Weird Washington

Of the many things you can say about the great State of Washington, one of the best is the fact that it is downright weird.  While some may think being called weird is a put down, something to be avoided or hidden away, it is really a great compliment.  The opposite of weird, boring old normal, is the last thing a state wants to be.  The normal states are the ones you drive through on your way to something interesting.

So what is weird about Washington?  After reading either Weird Washington by Jeff Davis or Weird & Wacky Washington Places by Bree Coven Brown you will be asking yourself, “What isn’t?”.  Both books try to categorize the unknown and give plenty of detail on such local oddities as the Fremont Troll, the mysterious disappearance of D.B. Cooper, and of course Sasquatch.

If you have trouble suspending your disbelief and want to treat your inner skeptic, check out Annals of Gullibility. Stephen Greenspan provides a rational and scientific explanation of why we are drawn to the unexplained. You could even find out who wore the ape-like costume in the infamous film, made in Washington of course, that made the legend of Bigfoot so popular by reading The Making of Bigfoot by Greg Long.   

While I usually side with the rational, I can’t help but find the occasional oddity that I would like to be true. Such is the case when it comes to the Pacific Northwest Tree Octopus detailed in Weird Washington.  Sure you won’t find an entry for the creature in the many books we have on marine life in the Pacific Northwest, but it is strangely comforting to think it could be out there somewhere…


Meet Brad at the Evergreen Branch

The Evergreen Branch recently welcomed a new manager, Brad Allen. Brad comes to us from Kansas, where he worked at the Topeka and Shawnee County Public Library. We’re happy to introduce him to you here. Be sure to say hello next time you’re at the Evergreen Branch.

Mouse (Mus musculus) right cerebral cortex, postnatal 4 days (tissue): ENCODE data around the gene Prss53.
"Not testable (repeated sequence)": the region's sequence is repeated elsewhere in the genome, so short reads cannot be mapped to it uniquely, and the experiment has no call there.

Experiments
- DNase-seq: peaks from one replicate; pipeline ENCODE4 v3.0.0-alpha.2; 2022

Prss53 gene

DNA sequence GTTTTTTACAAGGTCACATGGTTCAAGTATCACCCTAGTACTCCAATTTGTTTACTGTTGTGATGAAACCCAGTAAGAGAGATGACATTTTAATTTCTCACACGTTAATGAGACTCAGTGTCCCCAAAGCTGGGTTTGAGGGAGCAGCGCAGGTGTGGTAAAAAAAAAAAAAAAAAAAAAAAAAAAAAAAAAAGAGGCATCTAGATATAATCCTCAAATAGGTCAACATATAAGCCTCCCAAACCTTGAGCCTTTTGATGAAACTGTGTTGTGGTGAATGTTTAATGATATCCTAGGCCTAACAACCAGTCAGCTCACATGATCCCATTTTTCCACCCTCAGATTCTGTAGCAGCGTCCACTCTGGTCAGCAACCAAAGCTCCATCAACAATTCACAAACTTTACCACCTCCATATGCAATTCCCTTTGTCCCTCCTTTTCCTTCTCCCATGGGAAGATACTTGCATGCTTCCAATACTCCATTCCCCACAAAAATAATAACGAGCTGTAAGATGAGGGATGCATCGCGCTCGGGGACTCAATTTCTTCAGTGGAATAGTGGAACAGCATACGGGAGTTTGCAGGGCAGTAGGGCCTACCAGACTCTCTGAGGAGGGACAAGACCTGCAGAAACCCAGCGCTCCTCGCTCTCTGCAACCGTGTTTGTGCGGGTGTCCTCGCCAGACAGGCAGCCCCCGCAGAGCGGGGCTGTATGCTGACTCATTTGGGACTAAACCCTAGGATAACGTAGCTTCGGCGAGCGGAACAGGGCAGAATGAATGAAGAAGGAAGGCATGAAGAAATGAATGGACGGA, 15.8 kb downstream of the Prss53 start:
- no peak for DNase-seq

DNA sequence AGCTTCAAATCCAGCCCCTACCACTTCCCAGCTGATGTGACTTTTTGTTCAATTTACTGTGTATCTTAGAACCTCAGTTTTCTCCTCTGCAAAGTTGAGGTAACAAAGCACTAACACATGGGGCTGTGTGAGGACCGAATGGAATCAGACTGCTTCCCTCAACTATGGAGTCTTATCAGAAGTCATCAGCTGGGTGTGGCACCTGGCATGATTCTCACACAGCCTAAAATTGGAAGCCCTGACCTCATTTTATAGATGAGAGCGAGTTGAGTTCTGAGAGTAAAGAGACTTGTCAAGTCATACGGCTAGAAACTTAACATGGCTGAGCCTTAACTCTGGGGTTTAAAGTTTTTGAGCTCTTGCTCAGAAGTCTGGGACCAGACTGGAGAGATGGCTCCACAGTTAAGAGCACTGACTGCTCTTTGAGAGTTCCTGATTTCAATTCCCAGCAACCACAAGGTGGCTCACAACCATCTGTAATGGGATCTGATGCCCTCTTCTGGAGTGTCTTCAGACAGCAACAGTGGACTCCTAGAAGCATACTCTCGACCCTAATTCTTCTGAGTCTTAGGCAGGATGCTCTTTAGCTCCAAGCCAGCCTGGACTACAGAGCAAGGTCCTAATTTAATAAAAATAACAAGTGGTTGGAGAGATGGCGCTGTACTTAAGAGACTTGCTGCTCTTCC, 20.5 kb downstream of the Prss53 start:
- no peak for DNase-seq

Brad Allen
Welcome to Everett! You drove here from Topeka. That’s a long drive. Did you listen to any cool music or audiobooks?
book coverWarren ZevonIt is a long drive indeed, but I’m a fan of road trips. I listened to two great audiobooks: I am a Genius of Unspeakable Evil and I Want to Be Your Class President by Josh Lieb and T.C. Boyle’s The Tortilla Curtain. I also listened to some of my favorite music including Pavement, Wilco, Radiohead, R.E.M., Neil Young, Warren Zevon, and The xx.

Kansas makes me think of The Wizard of Oz. Can you recommend any favorite Kansas authors or books or movies about Kansas?
Wizard of OzWildwood BoysI’ve yet to travel from Kansas and not heard, “You’re not in Kansas anymore.” It’s an irresistible response to learning someone is from Kansas. Two great authors more or less from Kansas are Gordon Parks and Langston Hughes. A great book is James Carlos Blake’s Wildwood Boys, a historical novel about the pre-Civil War Kansas-Missouri Border Wars told from the perspective of Bloody Bill Anderson. I love John Williams’ Butcher’s Crossing, set in both Kansas and Colorado. John Williams’ wonderful book Stoner is one of my absolute favorites, but it’s set in Missouri.

Do you have any favorite books or shows with a Washington setting or author?
Financial Lives of the PoetsTwo of my favorite television shows are closely associated with Washington: Twin Peaks and Northern Exposure. As for books, I’ve recently become a fan of Spokane author Jess Walter and Olympia author Jim Lynch. The Financial Lives of the Poets and Border Songs are two of the best books I’ve read in the past year.

What’s your favorite book?
StonerRevolutionary RoadMy all time favorite is Richard Yates’ Revolutionary Road. Yates is an incredibly underrated writer. My previous favorite book was David Foster Wallace’s Infinite Jest. The aforementioned Stoner is a recent favorite.

What was your favorite book growing up?
Hitchhiker's Guide to the GalaxyTo Kill a MockingbirdThe book that blew my mind as a youngster was Douglas Adams’ The Hitchhiker’s Guide to the Galaxy. Its meditation on the great expanses of time and the universe changed the way I thought about the world. The other seminal book of my childhood was To Kill a Mockingbird. I read it the summer after sixth grade and it hooked me on a life of reading.

What’s your favorite movie?
Nurse BettyThe Big LebowskiThe Coen Brothers’ The Big Lebowski is the greatest movie of the last 25 years. Other favorites are Mulholland Drive, Nurse Betty, Ghostbusters, and No Country For Old Men.

Infinite JestIf you were stranded on Jetty Island and could only take three books, what would you take?
Infinite JestI’ve been meaning to reread it and it’s really long. Charles Willeford’s Sideswipe. And Thomas Pynchon’s Gravity’s Rainbow — it might be quiet enough to actually concentrate to read it.